LAC row: Jaishankar talks to Wang Yi, reviews status of disengagement

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NEW DELHI: In a first after the first round of



Pangong Tso

area, foreign minister

S Jaishankar

had his first conversation with his Chinese counterpart,

Wang Yi

on Thursday afternoon.
“Discussed the implementation of our

Moscow Agreement

and reviewed the status of disengagement.”


The first round of disengagement on the northern and southern banks of Pangong Tso was completed last weekend, which was followed up by the 10th round of military commanders’ talks.
The key part of the Jaishankar-Wang conversation was the Indian insistence of following through on the five-part understanding reached between the two men in


on September 10.
These were — maintenance of peace and tranquility on the border areas was essential to the forward development of ties and the incidents in eastern Ladakh had disrupted the relationship. Second, India insisted on China moving its troops — the massing of troops on the LAC was contrary to the agreements of 1993 and 1996 “and created flash points.”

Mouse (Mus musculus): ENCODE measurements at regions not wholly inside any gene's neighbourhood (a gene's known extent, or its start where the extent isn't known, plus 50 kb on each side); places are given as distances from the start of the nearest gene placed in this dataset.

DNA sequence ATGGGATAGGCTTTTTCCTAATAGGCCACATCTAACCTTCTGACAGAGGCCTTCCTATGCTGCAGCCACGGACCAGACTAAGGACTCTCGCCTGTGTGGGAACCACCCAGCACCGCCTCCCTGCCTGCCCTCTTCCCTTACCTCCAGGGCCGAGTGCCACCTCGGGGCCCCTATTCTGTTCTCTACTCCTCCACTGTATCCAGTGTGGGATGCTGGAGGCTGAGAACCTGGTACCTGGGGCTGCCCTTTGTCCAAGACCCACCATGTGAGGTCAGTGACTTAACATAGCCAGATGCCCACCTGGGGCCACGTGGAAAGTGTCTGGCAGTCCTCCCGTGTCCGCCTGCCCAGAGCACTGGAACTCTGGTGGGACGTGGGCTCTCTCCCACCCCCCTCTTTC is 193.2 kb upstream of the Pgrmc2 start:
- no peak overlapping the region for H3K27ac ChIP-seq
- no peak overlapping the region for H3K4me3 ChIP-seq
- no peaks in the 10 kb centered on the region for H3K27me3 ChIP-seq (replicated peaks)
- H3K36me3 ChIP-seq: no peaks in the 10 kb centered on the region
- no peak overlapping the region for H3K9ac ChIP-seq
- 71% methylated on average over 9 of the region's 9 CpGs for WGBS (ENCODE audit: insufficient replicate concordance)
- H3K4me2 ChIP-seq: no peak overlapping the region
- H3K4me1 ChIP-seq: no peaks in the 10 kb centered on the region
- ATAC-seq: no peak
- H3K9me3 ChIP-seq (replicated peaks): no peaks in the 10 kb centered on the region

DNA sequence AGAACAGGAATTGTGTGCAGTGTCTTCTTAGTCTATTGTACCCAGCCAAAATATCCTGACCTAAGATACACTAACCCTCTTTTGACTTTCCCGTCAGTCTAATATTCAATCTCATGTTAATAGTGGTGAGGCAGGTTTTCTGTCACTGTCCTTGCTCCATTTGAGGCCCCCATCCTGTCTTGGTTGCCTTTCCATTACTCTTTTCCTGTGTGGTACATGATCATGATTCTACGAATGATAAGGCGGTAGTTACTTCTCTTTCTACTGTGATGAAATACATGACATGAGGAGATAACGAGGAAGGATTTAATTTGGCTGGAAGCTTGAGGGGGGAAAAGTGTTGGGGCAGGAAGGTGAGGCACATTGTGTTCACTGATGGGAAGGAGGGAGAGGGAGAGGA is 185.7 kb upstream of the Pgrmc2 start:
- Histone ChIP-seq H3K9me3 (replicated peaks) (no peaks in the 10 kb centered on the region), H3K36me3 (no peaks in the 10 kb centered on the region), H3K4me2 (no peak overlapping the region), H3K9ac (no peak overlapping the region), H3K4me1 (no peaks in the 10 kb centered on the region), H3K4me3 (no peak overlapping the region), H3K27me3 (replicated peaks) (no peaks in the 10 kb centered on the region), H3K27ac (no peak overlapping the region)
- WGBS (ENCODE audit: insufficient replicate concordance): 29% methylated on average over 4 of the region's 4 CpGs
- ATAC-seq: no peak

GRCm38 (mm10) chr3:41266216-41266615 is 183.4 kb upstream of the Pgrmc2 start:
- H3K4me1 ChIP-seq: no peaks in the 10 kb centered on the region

The Moscow understanding stated, “The Indian side clearly conveyed that it expected full adherence to all agreements on management of border areas and would not countenance any attempt to change the status quo unilaterally.”
The Pangong Tso disengagement was generally perceived to be the most difficult. The next round of talks in the Gogra-Hot Springs areas, top sources said, would happen in time.
The Depsang issue is a “historical” one, that is, it goes back several years — Indian troops have been prevented from patrolling Points 10 to 13 for some time, which predated by several years the crisis that built in 2020.
Questioned about the disengagement, the MEA spokesperson said, the military commanders “had candid and in-depth exchange of views on the remaining issues along the LAC in the Western sector.
Both sides view the smooth and successful completion of disengagement in the North and South Bank as a significant first step as this forms a basis for resolution of remaining issues so as to achieve the eventual goal of complete disengagement in all friction areas. The two sides have agreed to work towards a mutually acceptable resolution of the remaining issues.”

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